Title

Trust-based Obligations of the State and Physician-researchers to Patient-subjects

Document Type

Article

Publication Date

9-2006

Journal

Journal of Medical Ethics

Volume

32

Issue

9

First Page

542

Last Page

547

URL with Digital Object Identifier

http://dx.doi.org/10.1136/jme.2005.014670

Abstract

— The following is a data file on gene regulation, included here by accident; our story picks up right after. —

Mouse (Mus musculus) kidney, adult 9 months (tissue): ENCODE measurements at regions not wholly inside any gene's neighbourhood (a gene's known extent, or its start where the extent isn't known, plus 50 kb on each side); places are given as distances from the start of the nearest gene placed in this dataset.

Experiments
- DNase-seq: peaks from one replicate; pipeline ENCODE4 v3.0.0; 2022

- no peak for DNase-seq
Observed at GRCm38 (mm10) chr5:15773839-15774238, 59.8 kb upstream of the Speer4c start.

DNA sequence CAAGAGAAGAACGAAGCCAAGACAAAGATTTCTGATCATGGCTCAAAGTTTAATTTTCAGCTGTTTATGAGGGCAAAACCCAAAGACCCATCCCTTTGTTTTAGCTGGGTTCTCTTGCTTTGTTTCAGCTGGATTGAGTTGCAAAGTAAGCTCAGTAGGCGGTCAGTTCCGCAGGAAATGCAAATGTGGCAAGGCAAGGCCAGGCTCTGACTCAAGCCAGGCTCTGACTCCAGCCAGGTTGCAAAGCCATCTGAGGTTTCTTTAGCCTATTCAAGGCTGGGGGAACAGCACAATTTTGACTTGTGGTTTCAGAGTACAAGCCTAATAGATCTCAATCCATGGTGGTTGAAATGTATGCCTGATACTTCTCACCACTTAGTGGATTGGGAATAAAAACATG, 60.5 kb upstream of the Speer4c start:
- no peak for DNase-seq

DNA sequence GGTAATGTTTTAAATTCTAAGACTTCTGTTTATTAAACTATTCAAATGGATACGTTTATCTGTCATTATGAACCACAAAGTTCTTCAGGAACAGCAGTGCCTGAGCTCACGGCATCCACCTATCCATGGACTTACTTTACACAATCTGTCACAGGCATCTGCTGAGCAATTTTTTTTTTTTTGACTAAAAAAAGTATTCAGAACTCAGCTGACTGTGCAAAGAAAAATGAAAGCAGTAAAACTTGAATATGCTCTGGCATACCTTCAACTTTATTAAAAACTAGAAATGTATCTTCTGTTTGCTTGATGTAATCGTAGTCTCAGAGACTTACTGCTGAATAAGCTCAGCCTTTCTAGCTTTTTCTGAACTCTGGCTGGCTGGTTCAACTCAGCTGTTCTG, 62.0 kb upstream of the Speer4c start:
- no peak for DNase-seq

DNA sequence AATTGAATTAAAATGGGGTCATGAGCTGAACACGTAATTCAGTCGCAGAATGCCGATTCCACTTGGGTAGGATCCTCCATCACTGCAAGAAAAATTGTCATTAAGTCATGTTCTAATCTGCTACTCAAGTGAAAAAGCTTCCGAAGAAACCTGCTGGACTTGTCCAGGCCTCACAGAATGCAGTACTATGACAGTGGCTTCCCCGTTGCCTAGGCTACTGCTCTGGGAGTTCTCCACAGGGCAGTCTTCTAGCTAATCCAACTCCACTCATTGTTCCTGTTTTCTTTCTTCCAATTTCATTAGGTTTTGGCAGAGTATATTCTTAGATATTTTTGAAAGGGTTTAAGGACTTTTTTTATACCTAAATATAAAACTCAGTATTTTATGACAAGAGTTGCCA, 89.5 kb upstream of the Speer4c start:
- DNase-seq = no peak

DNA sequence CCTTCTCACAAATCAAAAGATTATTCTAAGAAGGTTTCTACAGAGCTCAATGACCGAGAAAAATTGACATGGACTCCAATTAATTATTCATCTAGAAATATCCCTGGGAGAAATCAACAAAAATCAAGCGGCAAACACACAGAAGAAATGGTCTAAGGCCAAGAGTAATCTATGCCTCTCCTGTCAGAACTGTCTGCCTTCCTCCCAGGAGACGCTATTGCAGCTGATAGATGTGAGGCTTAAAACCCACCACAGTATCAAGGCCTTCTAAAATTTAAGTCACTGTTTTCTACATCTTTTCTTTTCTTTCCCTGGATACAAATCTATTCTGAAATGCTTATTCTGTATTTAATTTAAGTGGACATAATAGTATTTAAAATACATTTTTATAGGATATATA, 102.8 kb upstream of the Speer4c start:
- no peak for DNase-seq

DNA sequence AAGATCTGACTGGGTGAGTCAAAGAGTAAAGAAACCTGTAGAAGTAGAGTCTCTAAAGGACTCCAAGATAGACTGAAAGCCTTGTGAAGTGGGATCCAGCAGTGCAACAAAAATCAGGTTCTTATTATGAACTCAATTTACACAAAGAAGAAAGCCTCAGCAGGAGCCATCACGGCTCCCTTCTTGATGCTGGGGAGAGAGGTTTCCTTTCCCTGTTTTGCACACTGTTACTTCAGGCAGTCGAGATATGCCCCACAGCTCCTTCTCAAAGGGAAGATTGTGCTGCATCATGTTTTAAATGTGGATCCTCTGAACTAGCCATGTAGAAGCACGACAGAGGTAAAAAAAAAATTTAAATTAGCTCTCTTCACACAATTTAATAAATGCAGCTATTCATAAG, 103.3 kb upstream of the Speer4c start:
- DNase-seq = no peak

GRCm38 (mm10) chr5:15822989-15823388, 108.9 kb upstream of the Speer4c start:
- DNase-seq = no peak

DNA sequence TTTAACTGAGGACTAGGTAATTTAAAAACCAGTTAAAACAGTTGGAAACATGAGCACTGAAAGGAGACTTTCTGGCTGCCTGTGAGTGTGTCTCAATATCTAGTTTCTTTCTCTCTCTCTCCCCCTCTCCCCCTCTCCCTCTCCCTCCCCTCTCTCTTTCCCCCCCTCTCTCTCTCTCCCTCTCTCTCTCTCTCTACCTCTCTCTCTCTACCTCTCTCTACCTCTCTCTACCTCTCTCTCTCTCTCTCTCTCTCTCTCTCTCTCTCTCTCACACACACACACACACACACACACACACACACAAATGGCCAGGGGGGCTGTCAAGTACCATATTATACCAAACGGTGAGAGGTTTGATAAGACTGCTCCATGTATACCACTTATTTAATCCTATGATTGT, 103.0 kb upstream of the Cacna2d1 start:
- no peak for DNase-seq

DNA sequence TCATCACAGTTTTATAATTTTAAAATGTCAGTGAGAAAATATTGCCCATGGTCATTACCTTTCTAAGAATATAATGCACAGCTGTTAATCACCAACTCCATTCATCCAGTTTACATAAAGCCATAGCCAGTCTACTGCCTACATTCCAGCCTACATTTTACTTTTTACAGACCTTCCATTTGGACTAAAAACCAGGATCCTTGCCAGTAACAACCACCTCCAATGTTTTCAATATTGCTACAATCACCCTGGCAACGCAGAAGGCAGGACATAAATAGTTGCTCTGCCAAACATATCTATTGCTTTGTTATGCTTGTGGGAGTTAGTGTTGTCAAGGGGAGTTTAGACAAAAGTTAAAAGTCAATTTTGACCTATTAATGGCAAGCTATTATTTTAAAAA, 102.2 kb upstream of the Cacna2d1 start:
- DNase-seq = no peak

When may a physician enroll a patient in clinical research? An adequate answer to this question requires clarification of trust-based obligations of the state and the physician-researcher respectively to the patient-subject. The state relies on the voluntarism of patient-subjects to advance the public interest in science. Accordingly, it is obligated to protect the agent-neutral interests of patient-subjects through promulgating standards that secure these interests. Component analysis is the only comprehensive and systematic specification of regulatory standards for benefit-harm evaluation by research ethics committees (RECs). Clinical equipoise, a standard in component analysis, ensures the treatment arms of a randomised control trial are consistent with competent medical care. It thus serves to protect agent-neutral welfare interests of the patient-subject. But REC review occurs prior to enrolment, highlighting the independent responsibility of the physician-researcher to protect the agent-relative welfare interests of the patient-subject. In a novel interpretation of the duty of care, we argue for a “clinical judgment principle” which requires the physician-researcher to exercise judgment in the interests of the patient-subject taking into account evidence on treatments and the patient-subject‘s circumstances.